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Oct. 18, 1779: “Voted to raise $7,380 to pay the soldiers.”

June 29, 1781: “Voted to raise £ 400 towards purchasing the beef, and £ 270 for purchasing the clothing.”

July 30, 1781: “Voted to raise £ 200 in specie for raising the men.”

These items show any thing but backwardness in sustaining the cause of independence.

The people of Massachusetts felt the need of a Constitution, or form of civil government. A convention for drafting one was called, and they present the result of their labors Feb. 28, 1778. In drafting this Constitution, the Legislature acted as a Convention. They sat at Cambridge.

May 25, 1778: The inhabitants of Medford express their opinion. The record runs thus:--

The Constitution and form of government being read, it was put to vote; and there appeared to be thirteen in favor of it, and twenty-three against it.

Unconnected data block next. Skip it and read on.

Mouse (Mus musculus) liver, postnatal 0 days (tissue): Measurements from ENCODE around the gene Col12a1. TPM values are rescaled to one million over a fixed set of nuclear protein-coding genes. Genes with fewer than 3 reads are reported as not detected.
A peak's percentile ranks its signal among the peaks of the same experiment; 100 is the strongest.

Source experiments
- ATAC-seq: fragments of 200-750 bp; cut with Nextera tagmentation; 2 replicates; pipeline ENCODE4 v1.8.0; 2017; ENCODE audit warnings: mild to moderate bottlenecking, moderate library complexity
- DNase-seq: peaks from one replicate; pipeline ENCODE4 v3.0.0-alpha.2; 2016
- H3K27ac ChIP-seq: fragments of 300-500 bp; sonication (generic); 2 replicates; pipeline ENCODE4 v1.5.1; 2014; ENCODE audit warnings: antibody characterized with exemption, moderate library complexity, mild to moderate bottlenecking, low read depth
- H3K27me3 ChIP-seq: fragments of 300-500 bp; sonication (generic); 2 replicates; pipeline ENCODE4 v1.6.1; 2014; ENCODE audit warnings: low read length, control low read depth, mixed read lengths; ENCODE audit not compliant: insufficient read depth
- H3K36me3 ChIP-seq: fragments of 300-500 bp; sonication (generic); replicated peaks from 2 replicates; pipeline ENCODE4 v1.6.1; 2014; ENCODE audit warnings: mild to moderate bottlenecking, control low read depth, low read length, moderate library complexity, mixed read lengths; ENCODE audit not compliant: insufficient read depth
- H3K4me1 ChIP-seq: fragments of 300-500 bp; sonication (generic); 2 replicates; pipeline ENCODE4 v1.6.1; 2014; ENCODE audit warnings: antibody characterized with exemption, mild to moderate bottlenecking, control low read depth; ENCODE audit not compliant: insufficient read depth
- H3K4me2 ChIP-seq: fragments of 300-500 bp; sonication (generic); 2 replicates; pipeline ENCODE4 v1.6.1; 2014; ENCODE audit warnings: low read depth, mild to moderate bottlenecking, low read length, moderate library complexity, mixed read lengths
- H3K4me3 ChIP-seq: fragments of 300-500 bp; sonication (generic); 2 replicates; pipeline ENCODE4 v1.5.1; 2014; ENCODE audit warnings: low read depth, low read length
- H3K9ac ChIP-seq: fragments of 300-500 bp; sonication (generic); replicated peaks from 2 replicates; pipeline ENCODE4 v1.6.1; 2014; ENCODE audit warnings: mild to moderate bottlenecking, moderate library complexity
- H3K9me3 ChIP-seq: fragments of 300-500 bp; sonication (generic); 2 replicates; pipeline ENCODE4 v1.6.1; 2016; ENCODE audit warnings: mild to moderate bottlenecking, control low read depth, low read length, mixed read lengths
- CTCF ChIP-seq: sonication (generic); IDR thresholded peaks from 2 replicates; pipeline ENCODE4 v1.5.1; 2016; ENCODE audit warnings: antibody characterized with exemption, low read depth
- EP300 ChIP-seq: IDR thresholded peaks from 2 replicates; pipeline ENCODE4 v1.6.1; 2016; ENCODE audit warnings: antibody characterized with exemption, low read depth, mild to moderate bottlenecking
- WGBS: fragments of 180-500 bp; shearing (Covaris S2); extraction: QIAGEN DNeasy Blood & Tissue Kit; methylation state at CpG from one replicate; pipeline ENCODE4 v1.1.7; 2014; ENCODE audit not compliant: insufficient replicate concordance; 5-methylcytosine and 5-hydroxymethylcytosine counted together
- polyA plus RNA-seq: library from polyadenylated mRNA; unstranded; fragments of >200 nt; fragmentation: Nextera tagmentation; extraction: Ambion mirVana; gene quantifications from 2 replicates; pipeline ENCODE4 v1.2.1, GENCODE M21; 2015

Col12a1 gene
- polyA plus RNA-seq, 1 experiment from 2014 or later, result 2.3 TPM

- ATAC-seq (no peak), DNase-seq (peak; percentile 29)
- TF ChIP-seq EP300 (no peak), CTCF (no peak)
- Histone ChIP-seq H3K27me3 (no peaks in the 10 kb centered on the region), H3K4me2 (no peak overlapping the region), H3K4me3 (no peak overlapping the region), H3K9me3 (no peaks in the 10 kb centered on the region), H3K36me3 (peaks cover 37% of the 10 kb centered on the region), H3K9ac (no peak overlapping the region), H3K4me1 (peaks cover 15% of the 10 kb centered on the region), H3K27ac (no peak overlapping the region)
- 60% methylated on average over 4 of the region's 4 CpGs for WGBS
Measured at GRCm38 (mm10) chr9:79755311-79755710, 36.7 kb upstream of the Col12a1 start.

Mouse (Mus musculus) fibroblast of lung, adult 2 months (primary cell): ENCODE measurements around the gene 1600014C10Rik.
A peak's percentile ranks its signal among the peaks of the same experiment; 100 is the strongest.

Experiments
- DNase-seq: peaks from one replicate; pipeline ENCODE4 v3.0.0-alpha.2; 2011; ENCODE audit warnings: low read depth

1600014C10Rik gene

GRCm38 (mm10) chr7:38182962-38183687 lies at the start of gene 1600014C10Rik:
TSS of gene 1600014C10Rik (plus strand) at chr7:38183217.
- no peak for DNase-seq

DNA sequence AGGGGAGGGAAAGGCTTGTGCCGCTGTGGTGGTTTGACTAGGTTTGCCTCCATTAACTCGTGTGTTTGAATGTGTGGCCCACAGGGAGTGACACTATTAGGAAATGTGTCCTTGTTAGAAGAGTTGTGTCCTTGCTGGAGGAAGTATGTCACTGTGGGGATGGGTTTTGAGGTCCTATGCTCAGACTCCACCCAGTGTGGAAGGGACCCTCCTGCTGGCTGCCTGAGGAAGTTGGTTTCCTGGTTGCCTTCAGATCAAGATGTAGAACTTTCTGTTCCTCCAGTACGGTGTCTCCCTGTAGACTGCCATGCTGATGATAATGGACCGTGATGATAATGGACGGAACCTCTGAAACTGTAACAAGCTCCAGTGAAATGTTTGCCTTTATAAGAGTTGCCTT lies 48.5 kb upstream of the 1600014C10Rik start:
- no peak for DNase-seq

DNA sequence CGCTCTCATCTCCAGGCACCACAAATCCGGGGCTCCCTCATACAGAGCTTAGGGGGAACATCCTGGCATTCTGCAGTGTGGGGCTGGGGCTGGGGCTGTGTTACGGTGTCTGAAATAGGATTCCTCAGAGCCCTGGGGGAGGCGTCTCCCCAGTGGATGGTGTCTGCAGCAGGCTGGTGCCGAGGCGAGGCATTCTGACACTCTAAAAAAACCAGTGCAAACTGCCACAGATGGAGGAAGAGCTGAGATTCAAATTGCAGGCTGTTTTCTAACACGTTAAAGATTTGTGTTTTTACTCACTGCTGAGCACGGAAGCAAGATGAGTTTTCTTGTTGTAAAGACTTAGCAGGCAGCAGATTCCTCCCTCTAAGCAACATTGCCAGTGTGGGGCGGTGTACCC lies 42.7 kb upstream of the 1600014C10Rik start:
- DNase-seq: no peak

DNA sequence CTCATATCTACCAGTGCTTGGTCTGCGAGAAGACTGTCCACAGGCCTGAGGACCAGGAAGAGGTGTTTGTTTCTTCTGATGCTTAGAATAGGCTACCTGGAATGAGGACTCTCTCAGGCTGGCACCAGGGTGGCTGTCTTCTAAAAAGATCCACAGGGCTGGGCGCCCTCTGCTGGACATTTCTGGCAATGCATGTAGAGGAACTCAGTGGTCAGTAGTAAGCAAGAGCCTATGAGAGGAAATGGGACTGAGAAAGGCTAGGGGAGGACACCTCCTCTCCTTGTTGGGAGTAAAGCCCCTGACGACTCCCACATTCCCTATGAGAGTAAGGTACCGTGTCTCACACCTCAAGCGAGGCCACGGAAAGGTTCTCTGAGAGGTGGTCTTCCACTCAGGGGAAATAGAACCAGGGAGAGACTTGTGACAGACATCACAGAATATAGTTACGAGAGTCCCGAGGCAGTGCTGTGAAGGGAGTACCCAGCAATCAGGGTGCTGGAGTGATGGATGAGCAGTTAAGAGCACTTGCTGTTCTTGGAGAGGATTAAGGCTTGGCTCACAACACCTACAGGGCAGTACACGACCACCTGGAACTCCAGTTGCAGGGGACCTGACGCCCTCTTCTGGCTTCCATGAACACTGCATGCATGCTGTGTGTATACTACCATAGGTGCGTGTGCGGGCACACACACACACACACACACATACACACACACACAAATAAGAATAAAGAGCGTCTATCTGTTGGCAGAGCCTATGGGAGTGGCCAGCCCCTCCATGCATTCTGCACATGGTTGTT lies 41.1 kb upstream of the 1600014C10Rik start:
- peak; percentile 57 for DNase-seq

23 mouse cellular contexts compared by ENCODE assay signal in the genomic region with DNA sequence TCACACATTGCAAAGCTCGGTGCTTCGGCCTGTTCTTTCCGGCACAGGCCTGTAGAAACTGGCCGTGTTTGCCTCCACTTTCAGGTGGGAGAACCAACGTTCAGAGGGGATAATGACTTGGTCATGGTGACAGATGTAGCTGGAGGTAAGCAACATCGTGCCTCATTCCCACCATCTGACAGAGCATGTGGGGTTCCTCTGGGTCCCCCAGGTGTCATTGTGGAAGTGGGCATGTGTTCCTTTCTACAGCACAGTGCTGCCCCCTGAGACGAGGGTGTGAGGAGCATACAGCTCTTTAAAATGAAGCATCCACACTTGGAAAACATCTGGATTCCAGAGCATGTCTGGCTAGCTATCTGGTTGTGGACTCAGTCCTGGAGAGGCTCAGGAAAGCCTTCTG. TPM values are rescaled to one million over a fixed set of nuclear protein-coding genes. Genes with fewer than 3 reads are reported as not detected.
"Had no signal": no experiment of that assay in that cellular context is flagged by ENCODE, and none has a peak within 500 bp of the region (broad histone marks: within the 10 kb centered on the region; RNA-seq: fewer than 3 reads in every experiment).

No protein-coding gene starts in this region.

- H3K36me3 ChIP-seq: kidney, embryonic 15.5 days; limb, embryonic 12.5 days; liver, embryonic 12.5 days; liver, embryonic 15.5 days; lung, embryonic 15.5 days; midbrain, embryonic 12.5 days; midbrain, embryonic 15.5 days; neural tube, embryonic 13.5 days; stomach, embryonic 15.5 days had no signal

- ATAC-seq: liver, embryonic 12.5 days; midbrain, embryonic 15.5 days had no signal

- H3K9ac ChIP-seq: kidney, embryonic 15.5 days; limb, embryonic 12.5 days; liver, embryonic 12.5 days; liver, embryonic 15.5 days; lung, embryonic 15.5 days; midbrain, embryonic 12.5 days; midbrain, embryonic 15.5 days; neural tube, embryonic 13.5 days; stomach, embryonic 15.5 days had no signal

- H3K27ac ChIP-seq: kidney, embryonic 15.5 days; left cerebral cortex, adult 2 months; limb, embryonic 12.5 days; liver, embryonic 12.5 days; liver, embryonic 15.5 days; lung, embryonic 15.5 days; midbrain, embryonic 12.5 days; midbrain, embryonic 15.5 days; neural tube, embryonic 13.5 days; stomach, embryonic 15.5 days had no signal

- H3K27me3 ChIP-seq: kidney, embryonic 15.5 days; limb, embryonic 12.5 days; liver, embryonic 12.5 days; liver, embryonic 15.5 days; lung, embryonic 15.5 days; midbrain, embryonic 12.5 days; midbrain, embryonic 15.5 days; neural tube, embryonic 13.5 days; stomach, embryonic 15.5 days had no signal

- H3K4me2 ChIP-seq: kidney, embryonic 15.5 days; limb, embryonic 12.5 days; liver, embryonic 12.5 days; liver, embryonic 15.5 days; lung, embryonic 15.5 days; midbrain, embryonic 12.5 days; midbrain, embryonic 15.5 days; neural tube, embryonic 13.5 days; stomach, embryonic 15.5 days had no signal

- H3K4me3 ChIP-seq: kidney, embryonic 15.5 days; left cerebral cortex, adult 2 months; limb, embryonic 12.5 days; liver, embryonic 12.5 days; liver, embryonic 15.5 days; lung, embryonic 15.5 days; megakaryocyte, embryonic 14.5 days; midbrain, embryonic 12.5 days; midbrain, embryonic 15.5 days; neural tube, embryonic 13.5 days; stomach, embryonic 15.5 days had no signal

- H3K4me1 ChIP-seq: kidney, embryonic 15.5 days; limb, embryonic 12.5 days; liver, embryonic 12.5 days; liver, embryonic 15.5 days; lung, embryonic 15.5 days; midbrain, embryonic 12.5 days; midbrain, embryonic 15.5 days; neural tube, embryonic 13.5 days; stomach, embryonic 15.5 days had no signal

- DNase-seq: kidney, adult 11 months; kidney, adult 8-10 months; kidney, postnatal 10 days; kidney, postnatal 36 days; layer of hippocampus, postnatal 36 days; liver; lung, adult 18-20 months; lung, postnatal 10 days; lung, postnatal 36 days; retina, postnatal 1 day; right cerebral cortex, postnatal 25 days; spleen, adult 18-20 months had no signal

“ The Constitution for Massachusetts Bay” was rejected.

The question, whether the State desired a Constitution, was put; and our records, May 17, 1779, have the following:--

Put to vote,--Whether the town choose at this time to have a new Constitution or form of government made. Yeas, 22; nays, 15.

They appoint a Committee to instruct their Representative (Capt. Thomas Brooks). The record is thus:--

May 17, 1779: The Committee appointed to instruct their Representative relative to forming a new Constitution of civil government in this State report,--That said Representative use his best endeavors and influence, that, if the General Court are empowered by the majority of freeholders of said State to call a convention to form said Constitution of government, said convention may consist of no person or persons belonging to said General Court.

A new movement was made, and another convention called; separate counties held preparatory meetings; and, October, 1779, Stephen Willis, 3d, was chosen Delegate to meet in convention at Concord. When the town came to act on the doings of this convention, as they regarded a new

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